The orientation of the couplers 50 to the feed path 30 or to each other may vary. As shown in FIG. 4, the couplers 50 may be substantially parallel to each other and generally perpendicular to the feed path 30. FIG. 5 illustrates another embodiment of a coupler array having at least one coupler 50 a that is perpendicular to the feed path and at least one other coupler 50 b that is at a 45 angle to the feed path 30. Positioning the couplers at different angles or orientations to the feed path enables the array to communicate with a greater variety of media units. More specifically, in many applications the transponders 26 are generally parallel to the width of the media units 24, such that the transponders 26 are generally perpendicular to the feed path 30, as shown in FIG. 4. However, in other applications the transponders 26 may be angled across the media unit 24. For example, and as shown in FIG. 5, the transponders 26 may be positioned diagonally across the media unit 24, such that the transponders 26 are generally at a 45 angle to the feed path 30. An array with couplers at different orientations may adjust to the different orientations of the transponders on the media units, by activating the couplers that share a similar orientation to the feed path as the transponders. Perpendicular and 45 degree orientations are only two examples of the various orientations that may be used within the present invention. The array may include couplers with any orientation (e.g., 0 through 90). It should be understood that the array may include more than two couplers and more than two coupler orientations. Also, it should be understood that the type of couplers within the array may vary. For example, the array may include any type of stripline coupler or microstrip coupler.

Further, the present invention has been disclosed primarily in terms of a coupler configured to broadcast primarily in the near field. However, it must be understood that the enclosure describe herein for directing antenna coupler signals is not restricted to near field couplers. It is contemplated that any type of coupler could be encased in the enclosure to thereby direct the fields of the coupler to the open end or ends of the enclosure.

FIG. 3 illustrates an embodiment of the enclosure where the three sides of the dielectric substrates and the ground planes are interconnected by vias, such that the fields of the coupler are directed out of the fourth and active side. It must be understood that this is only an exemplary configuration. Many configurations of the enclosure may be employed to provide the desired field emission profile. Any pattern could be created by varying the portions of the sides or edges that are interconnected. For example, portions of the fourth sides could also be enclosed to further direct the field emissions. In particular, the end portions of the fourth sides of the ground planes could be interconnected to direct field emissions from a center portion of the fourth side of the enclosure. Oppositely, the center portion of the fourth side could be interconnected to direct the fields from the end portions of the fourth sides. Other examples come to mind. For example, open portions could be configured along any of the edges to give desired field emissions.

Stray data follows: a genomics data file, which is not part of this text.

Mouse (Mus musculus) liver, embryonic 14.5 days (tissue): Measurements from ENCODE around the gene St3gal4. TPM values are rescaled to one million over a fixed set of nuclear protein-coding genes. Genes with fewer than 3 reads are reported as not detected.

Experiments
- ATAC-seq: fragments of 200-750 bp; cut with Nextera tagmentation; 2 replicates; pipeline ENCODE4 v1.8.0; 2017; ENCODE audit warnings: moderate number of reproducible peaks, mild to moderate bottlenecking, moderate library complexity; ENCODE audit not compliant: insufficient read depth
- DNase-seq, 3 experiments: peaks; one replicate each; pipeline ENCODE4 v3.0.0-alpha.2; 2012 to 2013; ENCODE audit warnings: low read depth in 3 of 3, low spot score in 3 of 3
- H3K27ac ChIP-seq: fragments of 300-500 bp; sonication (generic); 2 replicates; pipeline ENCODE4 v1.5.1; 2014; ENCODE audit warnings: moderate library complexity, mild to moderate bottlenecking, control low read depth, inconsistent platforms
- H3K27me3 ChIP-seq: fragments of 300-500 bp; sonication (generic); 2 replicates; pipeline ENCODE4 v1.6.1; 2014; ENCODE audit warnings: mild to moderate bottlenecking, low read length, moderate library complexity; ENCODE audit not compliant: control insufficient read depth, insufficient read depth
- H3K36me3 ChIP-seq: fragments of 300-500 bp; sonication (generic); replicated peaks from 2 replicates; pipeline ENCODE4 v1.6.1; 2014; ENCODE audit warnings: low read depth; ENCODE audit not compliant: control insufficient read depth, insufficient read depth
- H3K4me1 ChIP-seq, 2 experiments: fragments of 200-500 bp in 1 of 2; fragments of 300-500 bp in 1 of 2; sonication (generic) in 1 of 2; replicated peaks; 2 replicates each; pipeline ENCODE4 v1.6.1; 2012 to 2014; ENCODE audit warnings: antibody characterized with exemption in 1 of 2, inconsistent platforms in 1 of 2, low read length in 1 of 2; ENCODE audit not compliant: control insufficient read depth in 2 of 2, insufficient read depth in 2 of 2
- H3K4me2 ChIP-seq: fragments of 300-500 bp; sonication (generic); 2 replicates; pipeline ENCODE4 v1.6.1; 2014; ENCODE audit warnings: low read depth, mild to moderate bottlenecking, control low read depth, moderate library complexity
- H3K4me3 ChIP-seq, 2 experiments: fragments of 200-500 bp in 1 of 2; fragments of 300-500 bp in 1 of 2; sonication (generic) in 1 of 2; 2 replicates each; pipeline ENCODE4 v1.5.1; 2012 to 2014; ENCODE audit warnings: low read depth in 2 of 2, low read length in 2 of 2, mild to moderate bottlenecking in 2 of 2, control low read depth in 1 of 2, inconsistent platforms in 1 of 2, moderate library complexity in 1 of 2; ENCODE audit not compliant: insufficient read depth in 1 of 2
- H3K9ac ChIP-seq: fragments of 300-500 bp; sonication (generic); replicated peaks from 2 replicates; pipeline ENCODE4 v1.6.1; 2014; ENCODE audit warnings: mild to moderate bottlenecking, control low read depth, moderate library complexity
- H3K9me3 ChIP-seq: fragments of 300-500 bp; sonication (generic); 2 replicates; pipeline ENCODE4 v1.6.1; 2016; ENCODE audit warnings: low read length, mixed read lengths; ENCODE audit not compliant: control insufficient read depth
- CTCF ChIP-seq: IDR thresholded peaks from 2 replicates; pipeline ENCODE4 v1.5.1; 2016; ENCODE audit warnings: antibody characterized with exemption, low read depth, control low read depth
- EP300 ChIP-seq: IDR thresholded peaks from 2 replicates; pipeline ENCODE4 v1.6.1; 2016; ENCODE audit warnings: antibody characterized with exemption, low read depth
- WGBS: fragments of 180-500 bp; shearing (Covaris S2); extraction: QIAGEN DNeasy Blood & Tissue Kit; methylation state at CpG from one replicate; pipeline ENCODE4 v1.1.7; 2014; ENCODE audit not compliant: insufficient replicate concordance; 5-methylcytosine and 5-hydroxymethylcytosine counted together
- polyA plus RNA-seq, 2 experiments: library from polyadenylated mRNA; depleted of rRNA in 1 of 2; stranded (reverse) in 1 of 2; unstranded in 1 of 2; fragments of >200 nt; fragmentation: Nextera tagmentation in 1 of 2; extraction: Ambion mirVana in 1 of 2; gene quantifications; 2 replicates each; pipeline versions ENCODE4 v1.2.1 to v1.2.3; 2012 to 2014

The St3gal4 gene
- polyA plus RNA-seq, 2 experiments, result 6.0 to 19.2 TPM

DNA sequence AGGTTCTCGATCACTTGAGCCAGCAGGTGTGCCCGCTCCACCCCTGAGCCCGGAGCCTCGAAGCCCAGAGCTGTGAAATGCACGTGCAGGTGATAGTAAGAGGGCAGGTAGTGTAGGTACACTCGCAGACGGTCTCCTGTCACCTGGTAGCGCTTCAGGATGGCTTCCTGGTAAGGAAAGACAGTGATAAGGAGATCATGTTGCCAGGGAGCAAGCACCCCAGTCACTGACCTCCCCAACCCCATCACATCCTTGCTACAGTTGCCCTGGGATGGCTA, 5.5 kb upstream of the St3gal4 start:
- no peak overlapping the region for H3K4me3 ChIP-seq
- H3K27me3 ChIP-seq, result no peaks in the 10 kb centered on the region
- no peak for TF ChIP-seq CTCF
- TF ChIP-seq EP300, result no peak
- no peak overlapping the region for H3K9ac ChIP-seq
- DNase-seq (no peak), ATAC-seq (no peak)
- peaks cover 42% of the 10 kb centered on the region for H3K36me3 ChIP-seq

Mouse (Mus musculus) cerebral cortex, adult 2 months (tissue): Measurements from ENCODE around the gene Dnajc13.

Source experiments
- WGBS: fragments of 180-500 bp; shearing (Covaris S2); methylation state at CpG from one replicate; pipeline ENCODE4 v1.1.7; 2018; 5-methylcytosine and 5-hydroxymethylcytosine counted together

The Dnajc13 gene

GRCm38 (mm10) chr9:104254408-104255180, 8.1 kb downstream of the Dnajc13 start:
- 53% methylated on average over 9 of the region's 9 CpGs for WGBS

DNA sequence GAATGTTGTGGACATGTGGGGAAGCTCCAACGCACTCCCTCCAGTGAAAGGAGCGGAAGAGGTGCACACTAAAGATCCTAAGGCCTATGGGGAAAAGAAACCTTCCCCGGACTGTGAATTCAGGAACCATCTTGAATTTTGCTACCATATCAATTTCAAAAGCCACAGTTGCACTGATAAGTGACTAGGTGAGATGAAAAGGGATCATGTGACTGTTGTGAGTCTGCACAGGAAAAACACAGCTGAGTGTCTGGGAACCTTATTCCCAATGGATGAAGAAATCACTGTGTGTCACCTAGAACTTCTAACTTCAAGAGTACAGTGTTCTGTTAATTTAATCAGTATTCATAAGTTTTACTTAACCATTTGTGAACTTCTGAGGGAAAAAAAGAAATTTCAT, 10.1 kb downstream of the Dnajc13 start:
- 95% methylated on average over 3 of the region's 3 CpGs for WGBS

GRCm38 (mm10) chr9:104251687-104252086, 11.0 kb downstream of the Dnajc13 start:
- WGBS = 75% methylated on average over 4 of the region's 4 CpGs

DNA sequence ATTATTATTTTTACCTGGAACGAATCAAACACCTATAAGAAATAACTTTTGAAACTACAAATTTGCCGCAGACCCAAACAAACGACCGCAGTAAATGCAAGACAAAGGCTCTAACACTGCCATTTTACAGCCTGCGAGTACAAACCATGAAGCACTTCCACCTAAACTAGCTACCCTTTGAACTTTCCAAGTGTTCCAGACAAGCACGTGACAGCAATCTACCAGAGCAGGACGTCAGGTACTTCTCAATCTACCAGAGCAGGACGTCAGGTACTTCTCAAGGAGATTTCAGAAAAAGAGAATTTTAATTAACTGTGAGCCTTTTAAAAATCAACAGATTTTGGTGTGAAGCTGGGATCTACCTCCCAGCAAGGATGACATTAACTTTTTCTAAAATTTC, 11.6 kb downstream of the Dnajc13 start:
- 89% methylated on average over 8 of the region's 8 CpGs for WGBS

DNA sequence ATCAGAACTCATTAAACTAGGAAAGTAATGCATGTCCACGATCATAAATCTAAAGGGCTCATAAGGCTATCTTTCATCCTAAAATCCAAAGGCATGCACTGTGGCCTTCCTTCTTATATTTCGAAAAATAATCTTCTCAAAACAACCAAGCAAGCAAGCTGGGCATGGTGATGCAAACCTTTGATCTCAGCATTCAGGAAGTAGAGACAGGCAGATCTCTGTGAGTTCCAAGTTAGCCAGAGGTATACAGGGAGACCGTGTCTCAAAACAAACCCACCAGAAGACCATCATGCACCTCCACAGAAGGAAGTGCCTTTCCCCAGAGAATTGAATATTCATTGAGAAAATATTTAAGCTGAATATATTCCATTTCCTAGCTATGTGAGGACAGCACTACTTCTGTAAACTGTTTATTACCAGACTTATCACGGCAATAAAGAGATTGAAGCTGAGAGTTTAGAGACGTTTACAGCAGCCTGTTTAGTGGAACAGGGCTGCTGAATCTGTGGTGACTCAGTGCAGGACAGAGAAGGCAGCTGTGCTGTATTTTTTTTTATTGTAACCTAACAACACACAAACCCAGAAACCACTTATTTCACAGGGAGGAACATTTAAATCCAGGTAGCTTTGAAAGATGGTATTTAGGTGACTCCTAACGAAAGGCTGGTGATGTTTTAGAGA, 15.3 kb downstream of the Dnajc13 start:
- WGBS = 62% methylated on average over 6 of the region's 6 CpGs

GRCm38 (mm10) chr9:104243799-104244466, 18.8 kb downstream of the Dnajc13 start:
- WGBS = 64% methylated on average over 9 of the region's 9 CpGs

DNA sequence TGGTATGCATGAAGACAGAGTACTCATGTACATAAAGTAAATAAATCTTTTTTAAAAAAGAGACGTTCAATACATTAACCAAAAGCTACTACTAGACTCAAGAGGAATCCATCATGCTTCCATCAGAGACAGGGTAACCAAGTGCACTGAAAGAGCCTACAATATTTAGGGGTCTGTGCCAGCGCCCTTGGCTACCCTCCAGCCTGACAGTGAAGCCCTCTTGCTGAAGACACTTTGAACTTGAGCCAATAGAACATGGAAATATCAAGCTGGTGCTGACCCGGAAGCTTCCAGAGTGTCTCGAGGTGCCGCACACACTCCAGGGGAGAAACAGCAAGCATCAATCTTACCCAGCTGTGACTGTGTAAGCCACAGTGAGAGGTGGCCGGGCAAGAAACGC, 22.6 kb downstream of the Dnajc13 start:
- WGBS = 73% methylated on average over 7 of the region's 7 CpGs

FIG. 3 illustrates a sandwich type arrangement where a conductive strip is sandwiched between two ground planes such that the fields are emitted from the sides of the coupler. The ground planes can be configured in any orientation to allowed field emissions from any side of the coupler. For example, ground planes could create a tray for the coupler having a bottom formed by a first ground plane and a side wall extending around the perimeter of the bottom and formed by additional ground planes. A microstrip could be located in the tray such that fields emitting from the microstrip are encourage to propagate through a top surface of the coupler defined by an open top of the tray.

Many modifications and other embodiments of the inventions set forth herein will come to mind to one skilled in the art to which these inventions pertain having the benefit of the teachings presented in the foregoing descriptions and the associated drawings. Therefore, it is to be understood that the inventions are not to be limited to the specific embodiments disclosed and that modifications and other embodiments are intended to be included within the scope of the appended claims. Although specific terms are employed herein, they are used in a generic and descriptive sense only and not for purposes of limitation.

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Referenced by
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US7779994 *May 5, 2007Aug 24, 2010Travis Tonny DMethod and apparatus for monitoring and controlling conveyor position
US7832952 *Sep 14, 2007Nov 16, 2010Avery Dennison CorporationHigh-frequency RFID printer
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Classifications
U.S. Classification340/572.1, 340/572.4, 340/572.8, 340/10.1, 340/539.1, 235/432, 235/375, 340/572.7
International ClassificationG08B13/14
Cooperative ClassificationG06F3/1296, G06K7/01, H01P3/085, G06K7/10346, G06K7/10316